Banbury anti-cruelty protesters plan demo at Morrison's this weekend over sale of 'Frankenchickens'

Campaigners dressed in Morrisons butcher outfits will descend on the retailer’s store in Banbury demanding the removal of all “Frankenchickens” from its shelves.

By Roseanne Edwards
Tuesday, 26th April 2022, 4:22 pm
Specially bred chickens are speed-grown until killed for meat at five weeks old. Some succumb to collapse because their skeletons cannot bear their weight

The silent protest on Saturday, April 30, from 12pm – 1pm at Morrisons, Swan Close Road, Banbury will reveal images from the supermarket’s chicken farms with placards and information for customers. It will coincide with Morrisons-targeted demonstrations in more than 20 cities and towns across the country.

Morrisons said this week that the campaigners are targeting a single supermarket in a bid to force others to act. And it assured customers it will never tolerate malpractice in its supply chain.

The campaign is being run by Open Cages and The Humane League UK, the animal welfare charities behind the #morrisonsmisery campaign.

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Growers supplying supermarkets hot-house hundreds of baby chickens at a time in vast sheds

The protests come eight months after Open Cages revealed footage of fast-growing chickens deformed and dying on crowded farms they say are supplying Morrisons’ welfare-assured ‘Butcher’s on Market Street’ meat label. The video, shown on ITV, can be seen here.

Dubbed ‘Frankenchickens’, the animals have been bred to grow 400 per cent faster than natural birds, the campaigners claim.

“Morrisons continues to sell the controversial breeds, despite hundreds of companies such as M&S, KFC and Subway pledging to phase them out,” they said.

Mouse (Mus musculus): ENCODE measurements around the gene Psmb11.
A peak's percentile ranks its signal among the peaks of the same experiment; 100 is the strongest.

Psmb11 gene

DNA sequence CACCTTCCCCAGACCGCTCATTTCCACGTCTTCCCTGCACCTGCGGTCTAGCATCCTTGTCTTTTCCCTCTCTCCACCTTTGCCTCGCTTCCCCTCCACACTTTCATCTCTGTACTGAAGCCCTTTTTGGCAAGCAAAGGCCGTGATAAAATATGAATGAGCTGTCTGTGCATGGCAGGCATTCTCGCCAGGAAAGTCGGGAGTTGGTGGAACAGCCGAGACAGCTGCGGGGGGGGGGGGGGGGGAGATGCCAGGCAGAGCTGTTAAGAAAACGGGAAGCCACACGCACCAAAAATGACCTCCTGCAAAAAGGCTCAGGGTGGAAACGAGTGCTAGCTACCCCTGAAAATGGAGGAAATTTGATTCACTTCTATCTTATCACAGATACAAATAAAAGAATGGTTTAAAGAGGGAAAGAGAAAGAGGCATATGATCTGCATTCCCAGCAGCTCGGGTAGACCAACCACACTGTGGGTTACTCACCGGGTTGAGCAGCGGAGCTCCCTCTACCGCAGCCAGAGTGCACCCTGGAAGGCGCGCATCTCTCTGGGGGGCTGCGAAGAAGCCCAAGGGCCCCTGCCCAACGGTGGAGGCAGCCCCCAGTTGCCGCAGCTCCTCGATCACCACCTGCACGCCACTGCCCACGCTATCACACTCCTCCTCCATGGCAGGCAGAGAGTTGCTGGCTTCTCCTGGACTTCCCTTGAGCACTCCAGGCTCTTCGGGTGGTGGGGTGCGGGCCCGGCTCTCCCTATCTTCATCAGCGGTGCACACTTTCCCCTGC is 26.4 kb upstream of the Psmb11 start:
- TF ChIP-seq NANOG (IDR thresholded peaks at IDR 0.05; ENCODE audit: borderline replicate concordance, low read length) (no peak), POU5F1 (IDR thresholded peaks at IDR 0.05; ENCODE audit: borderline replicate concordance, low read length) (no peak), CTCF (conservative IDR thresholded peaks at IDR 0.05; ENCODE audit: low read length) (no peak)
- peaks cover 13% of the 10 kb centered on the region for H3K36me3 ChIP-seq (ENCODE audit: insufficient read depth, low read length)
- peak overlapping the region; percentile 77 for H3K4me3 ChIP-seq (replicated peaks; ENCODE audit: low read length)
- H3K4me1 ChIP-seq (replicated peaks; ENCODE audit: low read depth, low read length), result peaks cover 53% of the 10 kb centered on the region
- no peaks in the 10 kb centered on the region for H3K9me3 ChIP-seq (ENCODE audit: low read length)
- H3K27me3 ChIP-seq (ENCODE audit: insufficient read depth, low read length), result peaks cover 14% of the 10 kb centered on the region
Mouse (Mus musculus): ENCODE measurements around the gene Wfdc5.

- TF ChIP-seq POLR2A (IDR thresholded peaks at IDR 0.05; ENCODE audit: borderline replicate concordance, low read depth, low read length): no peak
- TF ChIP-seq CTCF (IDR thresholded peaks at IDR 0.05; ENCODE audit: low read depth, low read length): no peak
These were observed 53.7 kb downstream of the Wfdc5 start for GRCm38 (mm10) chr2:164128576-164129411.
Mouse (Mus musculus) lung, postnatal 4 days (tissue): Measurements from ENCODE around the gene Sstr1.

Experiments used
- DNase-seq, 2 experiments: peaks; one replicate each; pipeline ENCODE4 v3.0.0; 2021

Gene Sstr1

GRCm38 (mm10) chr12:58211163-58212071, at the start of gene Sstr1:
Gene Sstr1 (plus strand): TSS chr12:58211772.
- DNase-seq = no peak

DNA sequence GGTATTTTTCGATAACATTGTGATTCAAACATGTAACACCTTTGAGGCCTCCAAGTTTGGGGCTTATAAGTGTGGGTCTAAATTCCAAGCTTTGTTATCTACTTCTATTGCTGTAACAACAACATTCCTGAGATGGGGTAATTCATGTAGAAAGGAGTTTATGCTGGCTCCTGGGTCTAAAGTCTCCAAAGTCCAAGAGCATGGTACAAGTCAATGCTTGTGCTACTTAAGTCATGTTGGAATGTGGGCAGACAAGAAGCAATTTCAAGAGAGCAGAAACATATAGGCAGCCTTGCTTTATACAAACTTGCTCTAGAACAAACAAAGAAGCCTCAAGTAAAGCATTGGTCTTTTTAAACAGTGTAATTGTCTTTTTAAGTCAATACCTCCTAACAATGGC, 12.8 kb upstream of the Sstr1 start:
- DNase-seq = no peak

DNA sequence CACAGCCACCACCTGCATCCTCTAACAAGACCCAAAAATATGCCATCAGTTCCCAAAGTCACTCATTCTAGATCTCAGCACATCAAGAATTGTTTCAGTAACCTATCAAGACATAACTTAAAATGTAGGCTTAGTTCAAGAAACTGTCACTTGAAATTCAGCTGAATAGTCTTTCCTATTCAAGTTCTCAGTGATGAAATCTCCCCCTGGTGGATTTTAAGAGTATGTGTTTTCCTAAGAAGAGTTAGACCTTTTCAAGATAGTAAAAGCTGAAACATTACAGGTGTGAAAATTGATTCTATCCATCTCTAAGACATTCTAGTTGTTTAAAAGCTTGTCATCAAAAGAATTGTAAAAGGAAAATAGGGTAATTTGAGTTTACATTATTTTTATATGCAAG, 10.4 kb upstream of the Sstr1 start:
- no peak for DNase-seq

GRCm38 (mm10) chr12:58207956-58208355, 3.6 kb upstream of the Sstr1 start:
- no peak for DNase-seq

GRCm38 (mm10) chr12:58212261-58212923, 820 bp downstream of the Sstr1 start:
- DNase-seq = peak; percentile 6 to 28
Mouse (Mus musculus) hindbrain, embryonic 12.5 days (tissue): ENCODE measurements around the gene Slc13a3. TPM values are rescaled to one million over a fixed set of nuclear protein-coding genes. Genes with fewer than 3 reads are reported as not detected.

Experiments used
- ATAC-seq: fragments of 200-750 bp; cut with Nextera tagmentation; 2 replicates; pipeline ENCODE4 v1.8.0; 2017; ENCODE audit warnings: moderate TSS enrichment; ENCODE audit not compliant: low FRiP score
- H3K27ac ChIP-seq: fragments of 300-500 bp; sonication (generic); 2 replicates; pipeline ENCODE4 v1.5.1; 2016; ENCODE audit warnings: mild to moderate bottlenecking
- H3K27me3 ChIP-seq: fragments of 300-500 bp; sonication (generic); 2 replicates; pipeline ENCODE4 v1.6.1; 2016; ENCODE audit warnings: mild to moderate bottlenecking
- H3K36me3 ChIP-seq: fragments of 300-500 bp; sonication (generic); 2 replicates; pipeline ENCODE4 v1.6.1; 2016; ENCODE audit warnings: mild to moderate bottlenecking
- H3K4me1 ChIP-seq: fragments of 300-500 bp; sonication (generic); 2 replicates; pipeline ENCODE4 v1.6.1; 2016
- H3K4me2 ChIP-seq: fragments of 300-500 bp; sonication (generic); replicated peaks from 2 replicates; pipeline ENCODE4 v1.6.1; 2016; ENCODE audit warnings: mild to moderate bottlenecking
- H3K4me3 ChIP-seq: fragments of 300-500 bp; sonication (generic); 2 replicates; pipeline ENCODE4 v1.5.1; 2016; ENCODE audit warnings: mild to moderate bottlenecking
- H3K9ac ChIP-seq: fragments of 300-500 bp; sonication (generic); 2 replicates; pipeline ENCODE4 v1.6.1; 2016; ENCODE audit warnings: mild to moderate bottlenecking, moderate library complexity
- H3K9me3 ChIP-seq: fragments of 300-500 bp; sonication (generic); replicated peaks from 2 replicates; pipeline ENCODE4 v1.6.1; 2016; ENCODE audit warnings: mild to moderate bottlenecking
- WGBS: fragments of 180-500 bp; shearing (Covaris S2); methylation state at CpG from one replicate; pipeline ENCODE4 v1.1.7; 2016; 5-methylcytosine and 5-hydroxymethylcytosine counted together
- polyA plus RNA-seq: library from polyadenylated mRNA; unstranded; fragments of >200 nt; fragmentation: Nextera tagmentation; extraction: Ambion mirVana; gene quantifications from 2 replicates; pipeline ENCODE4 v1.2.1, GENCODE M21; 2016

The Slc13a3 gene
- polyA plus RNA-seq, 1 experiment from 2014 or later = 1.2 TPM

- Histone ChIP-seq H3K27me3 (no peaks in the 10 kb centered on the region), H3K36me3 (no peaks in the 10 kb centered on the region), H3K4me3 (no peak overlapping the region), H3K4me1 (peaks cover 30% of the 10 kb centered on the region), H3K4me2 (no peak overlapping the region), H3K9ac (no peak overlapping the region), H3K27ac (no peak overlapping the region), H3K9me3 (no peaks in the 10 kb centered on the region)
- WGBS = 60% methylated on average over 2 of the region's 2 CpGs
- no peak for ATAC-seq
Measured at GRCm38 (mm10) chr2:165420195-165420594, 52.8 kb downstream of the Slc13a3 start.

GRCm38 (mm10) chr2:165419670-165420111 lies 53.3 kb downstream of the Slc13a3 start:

The campaigners told the Banbury Guardian that Morrisons recently launched a small range of higher welfare chicken in response to the campaign but they have condemned the move as a ‘cheap gesture while the vast majority of the retailer's chickens remain in cruel conditions’.

A proportion of intensively reared chickens never reach slaughter but die in the rearing sheds

A Morrisons spokeswoman said: "We care deeply about animal welfare. All our regular chicken is raised to above Red Tractor standards. We are also the only retailer in Europe to ask our fresh chicken suppliers to require chicken to be born into the barn in which it will be raised by 2025.

“Eighty per cent of our fresh chicken meets this standard already. We also actively monitor for any malpractice in our supply chain; we will never tolerate it or look the other way and if we ever find it, we will act swiftly and decisively."

The spokesman said Morrisons believes it is in line with Tesco and Sainsbury by committing to offer a range of chicken adhering to all nine of the Better Chicken Commitment standards.

She said the company believes other supermarkets - except M&S and Waitrose - do not offer this and are therefore behind Morrisons.

This chicken will be less than five weeks old

She said the Better Chicken Commitment campaigners had declared online a decision to change campaign strategy towards putting pressure on one single supermarket – targeting Morrisons - in a bid to oblige other supermarkets to follow.

The Better Chicken Commitment rules can be found here.

The Humane League says: “In recent decades there has been an explosion in the amount of white meat being consumed. In the UK, over 1bn chickens are being raised for meat - the vast majority on factory farms in crowded, often filthy sheds until they are slaughtered at just five weeks old.

“For these five weeks they grow unnaturally fast, causing debilitating injuries. They are bred for profit, so the priority is getting the most breast meat in the shortest time. These young chickens often struggle to walk, because of their weight, and can suffer heart disease due to too much pressure on their organs.”